• Have the homeowner sign and date every page of all short sale approval letters and negotiated settlements.
  • Have the homeowner sign the Insurance Premium Refund Waiver (if needed) at the time they sign approval letters so you don’t have to chase him/her down when time is fleeting.

I hope these suggestions were helpful. Please feel free to contact me with any questions or to find out how we can help you close more deals this year.

Eliminate Short Sale Surprises

surpriseWe all know that short sales can be messy, bumpy, frustrating, nerve-racking, hair-pulling-out experiences. But there are two critical documents that can make your short sale SO much easier if you implement them correctly, at the right time, and use the appropriate language. However, most real estate agents either don’t use them at all OR have no idea how they can be used to help them.

In this blog post, I’ll quickly discuss the first of these documents, The Counter Offer, and the second in a subsequent post. 

How to Use The Counter Offer Effectively in a Short Sale
Every agent knows what a counter is and generally how and when to use it. However, when listing a short sale, most agents either don’t issue a counter offer (simply having the seller accept the offer) or only counter on the price, escrow/title and maybe some housekeeping items. However, the Counter Offer is one of the most important tools in a transaction to:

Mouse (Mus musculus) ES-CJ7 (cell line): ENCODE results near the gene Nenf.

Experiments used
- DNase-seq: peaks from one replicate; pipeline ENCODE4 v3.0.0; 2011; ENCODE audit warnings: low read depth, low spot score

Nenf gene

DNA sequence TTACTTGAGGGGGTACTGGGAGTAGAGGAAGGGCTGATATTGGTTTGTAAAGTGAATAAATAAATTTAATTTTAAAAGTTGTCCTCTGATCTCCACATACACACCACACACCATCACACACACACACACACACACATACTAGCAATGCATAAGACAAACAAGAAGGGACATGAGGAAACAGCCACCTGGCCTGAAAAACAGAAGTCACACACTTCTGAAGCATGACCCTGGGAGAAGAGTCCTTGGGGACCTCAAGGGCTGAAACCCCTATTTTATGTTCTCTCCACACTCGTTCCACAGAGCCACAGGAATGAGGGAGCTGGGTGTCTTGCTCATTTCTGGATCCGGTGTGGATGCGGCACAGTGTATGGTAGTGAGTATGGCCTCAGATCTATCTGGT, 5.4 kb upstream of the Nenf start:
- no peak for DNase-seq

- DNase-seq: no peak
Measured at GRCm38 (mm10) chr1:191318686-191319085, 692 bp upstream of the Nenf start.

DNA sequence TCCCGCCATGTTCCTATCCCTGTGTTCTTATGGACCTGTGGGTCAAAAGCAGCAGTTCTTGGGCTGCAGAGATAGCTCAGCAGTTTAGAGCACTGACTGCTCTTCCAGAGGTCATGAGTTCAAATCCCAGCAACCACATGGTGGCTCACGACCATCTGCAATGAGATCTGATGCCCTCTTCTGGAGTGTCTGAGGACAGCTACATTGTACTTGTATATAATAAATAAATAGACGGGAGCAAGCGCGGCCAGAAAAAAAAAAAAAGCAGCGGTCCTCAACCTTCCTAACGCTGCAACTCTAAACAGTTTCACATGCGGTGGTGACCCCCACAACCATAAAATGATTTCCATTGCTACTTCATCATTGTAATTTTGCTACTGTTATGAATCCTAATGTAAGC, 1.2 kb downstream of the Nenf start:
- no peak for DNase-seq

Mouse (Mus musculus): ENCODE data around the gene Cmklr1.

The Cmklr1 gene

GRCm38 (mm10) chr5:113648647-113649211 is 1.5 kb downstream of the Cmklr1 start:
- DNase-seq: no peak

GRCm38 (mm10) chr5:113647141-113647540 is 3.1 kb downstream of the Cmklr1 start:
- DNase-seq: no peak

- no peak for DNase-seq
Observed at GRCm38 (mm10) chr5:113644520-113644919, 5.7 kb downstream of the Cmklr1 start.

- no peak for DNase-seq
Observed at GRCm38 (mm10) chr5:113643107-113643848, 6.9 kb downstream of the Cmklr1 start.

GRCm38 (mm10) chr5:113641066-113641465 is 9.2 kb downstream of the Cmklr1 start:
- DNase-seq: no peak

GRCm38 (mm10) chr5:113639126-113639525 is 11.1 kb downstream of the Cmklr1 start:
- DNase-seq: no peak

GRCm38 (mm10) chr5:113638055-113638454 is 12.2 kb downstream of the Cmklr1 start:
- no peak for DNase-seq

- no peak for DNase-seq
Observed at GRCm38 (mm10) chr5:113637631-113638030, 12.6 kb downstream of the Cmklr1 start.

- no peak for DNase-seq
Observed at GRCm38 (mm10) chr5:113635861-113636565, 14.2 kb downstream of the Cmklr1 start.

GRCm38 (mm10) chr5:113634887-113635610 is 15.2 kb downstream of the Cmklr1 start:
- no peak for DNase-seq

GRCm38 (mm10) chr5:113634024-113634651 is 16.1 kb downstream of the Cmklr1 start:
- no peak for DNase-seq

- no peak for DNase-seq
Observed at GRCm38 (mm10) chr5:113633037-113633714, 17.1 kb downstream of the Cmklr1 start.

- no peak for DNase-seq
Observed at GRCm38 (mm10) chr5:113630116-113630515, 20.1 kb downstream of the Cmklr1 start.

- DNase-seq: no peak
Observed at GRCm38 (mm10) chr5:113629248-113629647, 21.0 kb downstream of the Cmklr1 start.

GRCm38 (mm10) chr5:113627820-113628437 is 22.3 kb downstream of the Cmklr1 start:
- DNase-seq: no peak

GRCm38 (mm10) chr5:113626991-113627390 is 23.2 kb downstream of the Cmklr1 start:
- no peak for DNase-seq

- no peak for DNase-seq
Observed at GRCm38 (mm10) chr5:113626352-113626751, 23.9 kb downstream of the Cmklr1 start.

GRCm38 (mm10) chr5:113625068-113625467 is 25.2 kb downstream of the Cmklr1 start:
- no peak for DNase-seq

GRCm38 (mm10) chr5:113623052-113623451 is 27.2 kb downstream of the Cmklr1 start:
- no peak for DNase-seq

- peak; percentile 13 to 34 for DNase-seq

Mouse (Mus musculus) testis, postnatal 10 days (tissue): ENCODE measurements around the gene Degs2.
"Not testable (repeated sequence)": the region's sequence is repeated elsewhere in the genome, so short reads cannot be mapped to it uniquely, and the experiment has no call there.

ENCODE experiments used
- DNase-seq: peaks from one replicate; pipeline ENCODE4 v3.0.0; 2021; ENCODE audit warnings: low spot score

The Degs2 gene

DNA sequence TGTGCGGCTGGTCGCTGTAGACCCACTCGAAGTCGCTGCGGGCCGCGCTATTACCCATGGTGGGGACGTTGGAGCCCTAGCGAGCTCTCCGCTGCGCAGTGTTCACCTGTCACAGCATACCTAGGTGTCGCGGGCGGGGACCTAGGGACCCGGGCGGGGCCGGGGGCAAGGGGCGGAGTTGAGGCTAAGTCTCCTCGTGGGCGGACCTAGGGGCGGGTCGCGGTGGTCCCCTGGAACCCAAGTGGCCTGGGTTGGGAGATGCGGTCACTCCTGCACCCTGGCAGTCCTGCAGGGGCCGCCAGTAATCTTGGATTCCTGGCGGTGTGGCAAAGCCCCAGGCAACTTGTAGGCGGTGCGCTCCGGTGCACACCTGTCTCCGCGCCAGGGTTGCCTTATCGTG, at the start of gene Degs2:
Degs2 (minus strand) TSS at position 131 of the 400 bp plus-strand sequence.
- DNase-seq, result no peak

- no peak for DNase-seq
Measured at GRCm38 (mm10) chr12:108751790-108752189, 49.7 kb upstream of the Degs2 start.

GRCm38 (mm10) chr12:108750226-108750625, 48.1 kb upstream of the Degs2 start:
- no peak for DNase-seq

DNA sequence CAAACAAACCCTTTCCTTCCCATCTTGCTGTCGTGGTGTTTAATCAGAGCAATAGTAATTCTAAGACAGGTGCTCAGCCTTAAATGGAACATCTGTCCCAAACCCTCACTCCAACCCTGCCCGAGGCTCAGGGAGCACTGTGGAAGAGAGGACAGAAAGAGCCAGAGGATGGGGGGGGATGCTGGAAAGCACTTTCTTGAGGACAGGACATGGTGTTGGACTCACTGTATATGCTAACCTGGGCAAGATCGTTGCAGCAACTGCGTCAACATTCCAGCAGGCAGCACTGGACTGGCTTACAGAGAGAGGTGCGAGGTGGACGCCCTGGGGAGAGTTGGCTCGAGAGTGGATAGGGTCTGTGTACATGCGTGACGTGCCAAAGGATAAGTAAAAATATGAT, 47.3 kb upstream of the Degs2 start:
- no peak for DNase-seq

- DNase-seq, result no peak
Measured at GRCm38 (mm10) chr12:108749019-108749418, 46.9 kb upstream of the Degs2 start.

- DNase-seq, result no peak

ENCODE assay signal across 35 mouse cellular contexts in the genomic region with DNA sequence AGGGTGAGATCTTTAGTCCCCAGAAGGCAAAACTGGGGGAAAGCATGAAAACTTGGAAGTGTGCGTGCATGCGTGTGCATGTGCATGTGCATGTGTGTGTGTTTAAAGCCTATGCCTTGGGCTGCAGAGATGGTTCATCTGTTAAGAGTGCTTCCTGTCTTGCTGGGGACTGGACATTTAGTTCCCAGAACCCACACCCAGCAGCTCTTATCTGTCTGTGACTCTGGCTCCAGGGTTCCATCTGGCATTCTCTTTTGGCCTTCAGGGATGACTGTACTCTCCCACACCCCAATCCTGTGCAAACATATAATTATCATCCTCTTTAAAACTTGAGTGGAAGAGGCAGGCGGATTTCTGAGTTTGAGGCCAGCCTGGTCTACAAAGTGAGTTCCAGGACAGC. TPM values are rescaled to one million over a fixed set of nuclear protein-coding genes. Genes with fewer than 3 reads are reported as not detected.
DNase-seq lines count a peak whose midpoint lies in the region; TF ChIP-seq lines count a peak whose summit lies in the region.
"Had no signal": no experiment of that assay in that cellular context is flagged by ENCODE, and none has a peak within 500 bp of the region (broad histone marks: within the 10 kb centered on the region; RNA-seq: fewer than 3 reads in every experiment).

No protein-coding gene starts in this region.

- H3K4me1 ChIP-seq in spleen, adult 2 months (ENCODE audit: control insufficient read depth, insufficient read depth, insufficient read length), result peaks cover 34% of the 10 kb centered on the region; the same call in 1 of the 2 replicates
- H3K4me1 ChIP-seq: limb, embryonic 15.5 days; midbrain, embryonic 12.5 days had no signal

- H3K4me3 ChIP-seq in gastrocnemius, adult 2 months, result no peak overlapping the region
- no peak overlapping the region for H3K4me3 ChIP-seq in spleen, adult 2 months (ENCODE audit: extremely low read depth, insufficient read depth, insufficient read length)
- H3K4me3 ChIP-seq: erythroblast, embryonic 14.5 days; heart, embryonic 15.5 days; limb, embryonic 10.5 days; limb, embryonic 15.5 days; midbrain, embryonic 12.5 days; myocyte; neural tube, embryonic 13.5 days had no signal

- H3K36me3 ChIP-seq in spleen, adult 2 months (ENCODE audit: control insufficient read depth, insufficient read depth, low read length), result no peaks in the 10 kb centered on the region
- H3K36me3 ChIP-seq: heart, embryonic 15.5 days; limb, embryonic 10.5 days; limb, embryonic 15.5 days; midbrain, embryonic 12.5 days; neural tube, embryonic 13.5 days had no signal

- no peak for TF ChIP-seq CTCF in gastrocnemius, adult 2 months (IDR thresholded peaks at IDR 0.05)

1) Maintain your client’s rights in regards to the terms of the short sale
2) Help protect you and your client from legal issues
3) Safeguard the transaction from falling through, particularly at the last moment

So how do you do this?

1) Include a statement in the Counter Offer like the following:“Final acceptance of this offer is subject to seller’s acceptance of the negotiated terms and conditions of all lienholders.” This simply means that the sale of the property cannot proceed until the homeowner has reviewed and approved the approval letter(s) and negotiated settlements from any lienholders. This is critically important because sometimes approval letters contain language that is not in the best interest of the homeowner (i.e. right to pursue deficiency, cash at closing, tax consequences, etc.).

2) Counter out any ancillary or non-customary services the buyer has requested that the bank will likely not approve (i.e. homeowner’s warranty, inspection fees, appraisal fees, termite, HOA docs, retrofitting, etc.). If you don’t want to counter them out, make sure and at least have a verbal (better yet email) conversation with the buyer’s agent telling them to inform their buyer that many of their requested items will likely not be approved. This just helps avoid any last minute buyer cancellations.

3) Specify all timelines such as escrow (i.e. 30 days), contingencies and when these timelines start (i.e. upon seller’s acceptance of the approval letter).

4) Tell the buyer’s agent to open escrow upon seller’s acceptance of the purchase agreement (i.e. now).  Having the buyer open escrow now keeps more buyers connected to the transaction throughout the entire process rather than submitting offers on other properties.

5) Do your due diligence when informing seller which offer to accept.  The best offer in a short sale is not from the buyer with the highest offer but from the one that is the most committed, financially flexible and will close.

I hope these suggestions were helpful. Please feel free to contact me with any questions or to find out how our short sale processing services can help you close more deals this year.